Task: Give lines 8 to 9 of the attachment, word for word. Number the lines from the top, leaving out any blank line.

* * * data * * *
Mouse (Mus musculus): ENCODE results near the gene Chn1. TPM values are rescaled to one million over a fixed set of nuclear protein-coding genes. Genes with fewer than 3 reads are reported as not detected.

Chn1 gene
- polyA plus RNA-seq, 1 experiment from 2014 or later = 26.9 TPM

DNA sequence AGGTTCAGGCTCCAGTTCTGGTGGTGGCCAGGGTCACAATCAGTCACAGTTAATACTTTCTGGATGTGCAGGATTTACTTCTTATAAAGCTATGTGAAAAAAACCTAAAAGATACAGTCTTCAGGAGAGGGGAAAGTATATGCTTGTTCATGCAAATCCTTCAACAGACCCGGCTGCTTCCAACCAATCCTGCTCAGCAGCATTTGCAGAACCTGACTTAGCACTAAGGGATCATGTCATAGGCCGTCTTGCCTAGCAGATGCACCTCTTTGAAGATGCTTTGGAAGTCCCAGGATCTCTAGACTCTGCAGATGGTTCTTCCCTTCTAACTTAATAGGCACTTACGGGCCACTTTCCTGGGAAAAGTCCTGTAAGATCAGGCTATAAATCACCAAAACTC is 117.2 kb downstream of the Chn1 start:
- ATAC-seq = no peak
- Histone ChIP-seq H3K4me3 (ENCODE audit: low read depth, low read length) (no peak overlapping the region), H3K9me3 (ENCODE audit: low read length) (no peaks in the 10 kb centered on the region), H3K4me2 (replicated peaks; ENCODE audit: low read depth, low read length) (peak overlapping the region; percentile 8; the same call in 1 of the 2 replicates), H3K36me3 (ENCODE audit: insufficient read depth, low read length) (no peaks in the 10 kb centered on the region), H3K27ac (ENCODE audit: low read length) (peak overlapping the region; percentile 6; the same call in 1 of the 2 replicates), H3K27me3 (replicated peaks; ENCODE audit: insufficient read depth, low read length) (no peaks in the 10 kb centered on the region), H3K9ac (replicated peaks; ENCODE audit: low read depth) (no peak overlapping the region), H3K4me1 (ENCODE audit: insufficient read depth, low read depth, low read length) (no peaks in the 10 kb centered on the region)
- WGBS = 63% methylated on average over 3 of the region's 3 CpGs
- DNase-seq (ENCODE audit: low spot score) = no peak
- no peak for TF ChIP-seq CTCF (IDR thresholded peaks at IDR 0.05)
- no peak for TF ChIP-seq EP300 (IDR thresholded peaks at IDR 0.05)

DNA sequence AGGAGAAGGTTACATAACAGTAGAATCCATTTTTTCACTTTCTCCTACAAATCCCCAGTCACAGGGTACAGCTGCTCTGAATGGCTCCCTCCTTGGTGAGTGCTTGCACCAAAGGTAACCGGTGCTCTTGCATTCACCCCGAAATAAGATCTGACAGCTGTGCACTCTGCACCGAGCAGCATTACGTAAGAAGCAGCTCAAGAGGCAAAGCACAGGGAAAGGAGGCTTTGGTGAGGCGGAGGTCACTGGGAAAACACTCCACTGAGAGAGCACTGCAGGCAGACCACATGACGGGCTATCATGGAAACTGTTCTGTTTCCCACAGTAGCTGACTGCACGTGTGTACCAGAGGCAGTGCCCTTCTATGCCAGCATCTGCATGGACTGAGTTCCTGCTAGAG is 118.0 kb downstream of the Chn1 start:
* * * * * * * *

- DNase-seq (ENCODE audit: low spot score) = no peak
- no peak for TF ChIP-seq CTCF (IDR thresholded peaks at IDR 0.05)